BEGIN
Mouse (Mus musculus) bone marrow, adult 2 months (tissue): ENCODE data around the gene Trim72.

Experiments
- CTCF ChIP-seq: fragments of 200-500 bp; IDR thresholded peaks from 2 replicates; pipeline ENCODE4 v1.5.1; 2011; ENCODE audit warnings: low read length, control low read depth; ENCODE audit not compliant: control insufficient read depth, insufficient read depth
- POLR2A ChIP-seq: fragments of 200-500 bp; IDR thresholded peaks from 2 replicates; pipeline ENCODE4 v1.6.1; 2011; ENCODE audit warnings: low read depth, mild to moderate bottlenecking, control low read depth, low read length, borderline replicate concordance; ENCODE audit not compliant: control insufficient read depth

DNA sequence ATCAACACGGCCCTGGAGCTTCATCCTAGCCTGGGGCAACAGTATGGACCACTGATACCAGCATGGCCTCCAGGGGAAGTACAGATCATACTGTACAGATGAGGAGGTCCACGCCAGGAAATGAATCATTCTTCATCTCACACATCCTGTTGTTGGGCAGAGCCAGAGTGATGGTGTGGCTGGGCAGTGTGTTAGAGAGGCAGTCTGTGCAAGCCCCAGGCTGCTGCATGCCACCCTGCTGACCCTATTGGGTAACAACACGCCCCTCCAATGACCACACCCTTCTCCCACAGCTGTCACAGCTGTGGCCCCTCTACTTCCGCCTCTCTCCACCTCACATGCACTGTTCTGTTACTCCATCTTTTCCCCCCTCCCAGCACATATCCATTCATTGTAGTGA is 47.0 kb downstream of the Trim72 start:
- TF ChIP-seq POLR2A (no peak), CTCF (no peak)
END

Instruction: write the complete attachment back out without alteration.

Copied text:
Mouse (Mus musculus) bone marrow, adult 2 months (tissue): ENCODE data around the gene Trim72.

Experiments
- CTCF ChIP-seq: fragments of 200-500 bp; IDR thresholded peaks from 2 replicates; pipeline ENCODE4 v1.5.1; 2011; ENCODE audit warnings: low read length, control low read depth; ENCODE audit not compliant: control insufficient read depth, insufficient read depth
- POLR2A ChIP-seq: fragments of 200-500 bp; IDR thresholded peaks from 2 replicates; pipeline ENCODE4 v1.6.1; 2011; ENCODE audit warnings: low read depth, mild to moderate bottlenecking, control low read depth, low read length, borderline replicate concordance; ENCODE audit not compliant: control insufficient read depth

DNA sequence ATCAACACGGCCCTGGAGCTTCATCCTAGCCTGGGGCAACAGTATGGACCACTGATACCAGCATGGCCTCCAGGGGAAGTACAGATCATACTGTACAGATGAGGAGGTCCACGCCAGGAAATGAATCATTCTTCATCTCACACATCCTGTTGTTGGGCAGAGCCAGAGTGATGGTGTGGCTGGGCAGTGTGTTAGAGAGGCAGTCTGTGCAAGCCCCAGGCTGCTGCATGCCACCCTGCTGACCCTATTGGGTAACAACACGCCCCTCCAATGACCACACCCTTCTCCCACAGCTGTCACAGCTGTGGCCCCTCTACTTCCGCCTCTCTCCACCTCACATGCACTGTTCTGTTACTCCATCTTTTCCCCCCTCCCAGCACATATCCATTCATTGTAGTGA is 47.0 kb downstream of the Trim72 start:
- TF ChIP-seq POLR2A (no peak), CTCF (no peak)